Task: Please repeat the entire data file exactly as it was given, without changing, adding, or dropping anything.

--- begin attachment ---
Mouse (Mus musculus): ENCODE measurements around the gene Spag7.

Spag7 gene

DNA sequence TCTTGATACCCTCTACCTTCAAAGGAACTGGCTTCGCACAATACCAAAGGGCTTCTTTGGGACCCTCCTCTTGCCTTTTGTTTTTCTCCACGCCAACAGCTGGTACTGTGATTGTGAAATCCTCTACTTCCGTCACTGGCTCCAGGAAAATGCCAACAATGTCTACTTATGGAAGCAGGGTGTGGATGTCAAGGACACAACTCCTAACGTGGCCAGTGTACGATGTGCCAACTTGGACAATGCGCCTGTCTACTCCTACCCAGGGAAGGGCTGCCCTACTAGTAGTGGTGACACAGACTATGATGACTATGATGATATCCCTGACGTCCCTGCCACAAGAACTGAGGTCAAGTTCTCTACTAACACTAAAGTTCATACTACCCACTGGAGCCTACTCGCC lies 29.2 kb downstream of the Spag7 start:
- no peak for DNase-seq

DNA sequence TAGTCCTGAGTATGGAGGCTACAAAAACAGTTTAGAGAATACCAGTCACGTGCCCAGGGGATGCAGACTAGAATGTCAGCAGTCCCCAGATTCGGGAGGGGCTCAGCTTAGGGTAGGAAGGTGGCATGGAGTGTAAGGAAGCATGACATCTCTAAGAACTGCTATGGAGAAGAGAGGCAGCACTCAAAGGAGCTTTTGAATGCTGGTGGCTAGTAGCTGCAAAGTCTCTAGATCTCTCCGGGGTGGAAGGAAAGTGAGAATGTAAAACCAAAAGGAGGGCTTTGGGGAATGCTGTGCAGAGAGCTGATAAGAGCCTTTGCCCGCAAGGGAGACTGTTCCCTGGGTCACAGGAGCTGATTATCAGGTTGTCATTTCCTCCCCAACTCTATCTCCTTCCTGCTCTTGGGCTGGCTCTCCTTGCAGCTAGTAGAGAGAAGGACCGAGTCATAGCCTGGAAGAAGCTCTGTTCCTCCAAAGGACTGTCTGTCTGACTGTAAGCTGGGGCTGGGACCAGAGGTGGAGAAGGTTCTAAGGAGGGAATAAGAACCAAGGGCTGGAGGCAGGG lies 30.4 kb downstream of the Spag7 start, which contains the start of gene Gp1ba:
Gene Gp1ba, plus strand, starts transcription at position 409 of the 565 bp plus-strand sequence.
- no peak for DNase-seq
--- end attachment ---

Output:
Mouse (Mus musculus): ENCODE measurements around the gene Spag7.

Spag7 gene

DNA sequence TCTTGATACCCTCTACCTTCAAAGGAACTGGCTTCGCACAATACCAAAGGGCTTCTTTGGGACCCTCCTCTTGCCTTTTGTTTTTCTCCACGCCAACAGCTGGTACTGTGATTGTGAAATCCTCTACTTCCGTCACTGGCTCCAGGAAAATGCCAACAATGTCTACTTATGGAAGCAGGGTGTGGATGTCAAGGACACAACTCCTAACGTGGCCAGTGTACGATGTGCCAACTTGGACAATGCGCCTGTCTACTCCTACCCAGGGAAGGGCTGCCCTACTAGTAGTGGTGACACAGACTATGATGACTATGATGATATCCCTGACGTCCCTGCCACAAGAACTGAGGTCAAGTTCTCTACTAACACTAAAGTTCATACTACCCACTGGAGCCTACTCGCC lies 29.2 kb downstream of the Spag7 start:
- no peak for DNase-seq

DNA sequence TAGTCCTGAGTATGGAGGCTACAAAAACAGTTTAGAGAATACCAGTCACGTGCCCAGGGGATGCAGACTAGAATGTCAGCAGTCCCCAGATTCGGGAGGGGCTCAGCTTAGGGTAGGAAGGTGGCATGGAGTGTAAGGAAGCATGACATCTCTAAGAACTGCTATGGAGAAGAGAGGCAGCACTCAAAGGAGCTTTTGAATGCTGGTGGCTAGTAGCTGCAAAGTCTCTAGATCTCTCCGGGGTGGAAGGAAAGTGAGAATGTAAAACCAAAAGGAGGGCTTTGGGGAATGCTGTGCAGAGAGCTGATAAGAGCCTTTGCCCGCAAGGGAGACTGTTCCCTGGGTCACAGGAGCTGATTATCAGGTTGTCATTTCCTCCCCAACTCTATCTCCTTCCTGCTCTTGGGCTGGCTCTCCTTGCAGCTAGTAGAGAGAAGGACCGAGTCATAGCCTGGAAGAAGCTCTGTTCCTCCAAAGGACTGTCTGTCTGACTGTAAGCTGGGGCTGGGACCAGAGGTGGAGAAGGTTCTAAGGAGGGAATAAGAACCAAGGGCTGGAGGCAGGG lies 30.4 kb downstream of the Spag7 start, which contains the start of gene Gp1ba:
Gene Gp1ba, plus strand, starts transcription at position 409 of the 565 bp plus-strand sequence.
- no peak for DNase-seq